Several companies are planning to deploy commercial orbital space stations within the next few years. Their revenue models often depend upon the emergence of viable space manufacturing. As you might imagine, astronaut time is expensive. NASA quotes up to $700,000 per hour. Although commercial operations will lower that by a LOT, automating space manufacturing systems is a requirement, not an option.
The ultimate application for off-planet manufacturing is providing self-sufficiency for in-space facilities. When parts and tools break on a space station, it is far more efficient to print replacements on-site. This reduces costs, eliminates huge transportation delays, and increases resiliency. Failed parts can be recycled into new 3D printer filaments and reprinted, further reducing dependency on Earth for raw materials. The Redwire Regolith project has taken promising steps towards this by producing 3D printed structures with regolith, inorganic “dirt” from the lunar or Martian surface. Relativity Space, whose 3D printed Terran rocket is preparing for launch at Cape Canaveral, plans someday to print entire rockets on the Moon on Mars, using locally sourced materials. A major strength of automated in-space manufacturing is the ability to transmit designs and updates from Earth rather than materials. This is also a serious cybersecurity concern.
Secure transfers of these files and other communications are critical as space systems have been proven targets for cyber-attacks. An hour before it invaded Ukraine, Russia launched a space cyber-attack on Viasat’s KA-SAT network, disconnecting users in Ukraine and elsewhere in Europe. The exponential proliferation of small satellites currently being launched into orbit will offer new attack surfaces to enemy states and non-state actors alike.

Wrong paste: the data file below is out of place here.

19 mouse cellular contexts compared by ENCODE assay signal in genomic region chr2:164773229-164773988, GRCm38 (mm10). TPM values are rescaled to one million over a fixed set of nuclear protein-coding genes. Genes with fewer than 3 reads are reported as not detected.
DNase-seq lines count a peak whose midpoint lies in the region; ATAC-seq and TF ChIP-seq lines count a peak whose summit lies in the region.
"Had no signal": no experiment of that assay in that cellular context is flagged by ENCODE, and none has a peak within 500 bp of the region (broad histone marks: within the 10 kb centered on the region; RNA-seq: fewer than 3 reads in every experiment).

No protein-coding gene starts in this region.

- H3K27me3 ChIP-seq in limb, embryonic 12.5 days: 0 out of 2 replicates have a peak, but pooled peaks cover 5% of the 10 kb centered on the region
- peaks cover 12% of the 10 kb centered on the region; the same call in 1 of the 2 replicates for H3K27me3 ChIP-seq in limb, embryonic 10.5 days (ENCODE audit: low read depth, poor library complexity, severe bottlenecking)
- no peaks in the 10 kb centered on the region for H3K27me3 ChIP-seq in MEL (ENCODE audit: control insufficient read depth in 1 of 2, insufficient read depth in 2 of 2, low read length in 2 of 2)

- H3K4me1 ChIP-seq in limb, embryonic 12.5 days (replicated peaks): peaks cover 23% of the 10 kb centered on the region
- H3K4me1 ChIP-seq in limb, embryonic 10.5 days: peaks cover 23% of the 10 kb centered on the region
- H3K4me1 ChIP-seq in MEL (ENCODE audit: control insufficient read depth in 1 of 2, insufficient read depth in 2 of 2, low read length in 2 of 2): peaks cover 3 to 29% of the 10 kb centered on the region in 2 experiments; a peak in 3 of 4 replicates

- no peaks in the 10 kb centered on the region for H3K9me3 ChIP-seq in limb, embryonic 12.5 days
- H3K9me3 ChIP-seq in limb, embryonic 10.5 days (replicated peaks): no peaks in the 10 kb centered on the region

Last year, I had the honor to serve as the external examiner for the DPhil viva (PhD dissertation) of James Pavur, a Rhodes Scholar studying computer science at Oxford. Dr. Pavur’s work on space cybersecurity revealed that space communication technologies are remarkably vulnerable to interception. Satellite communications protocols prioritize squeezing the best performance out of low bandwidth connections and are plagued by latency, delays induced by radio signals traversing space-sized distances, even at the speed of light. These factors can render traditional security technologies, like VPN’s, impractical and a lot of space coms are just unencrypted. Dr. Pavur and others have shown that it is even possible to insert new data into communications streams for potentially nefarious reasons. Such an attack could damage the product or the manufacturing system itself. It might even potentially sabotage a space vehicle or habitat and place spacefarers in harms way. Given the interdependency of modern systems, damage inflicted into any space asset would have a ripple effect, potentially generating heavy financial losses for firms and individuals completely unaware of their reliance on vulnerable space-based systems.
Solutions are emerging. In my role as a visiting professor in the Institute for Security Science and Technology (ISST) at Imperial College London, I encountered a UK-based startup addressing this problem. DEFEND3D has developed a Secure Streaming Transfer Protocol that enables a secure digital resupply of part data to remote locations without the necessity of file transfer, eliminating the security risk associated with transmitting the full 2D or 3D asset. This is accomplished by using a continuous, dynamic stream to a wide variety of manufacturing devices with bandwidths as low as 3kbps. This skilled technology could provide the underpinnings of secure remote manufacturing in extra-terrestrial settings, and will allow for rapid design prototyping, iteration, and testing on ISS, future commercial stations, and the lunar surface.
The future of in-space manufacturing is incredibly bright, but vigilance is called for. We must build cybersecurity into in-space manufacturing from the start, before a we suffer a “bad day,” not in reaction to one.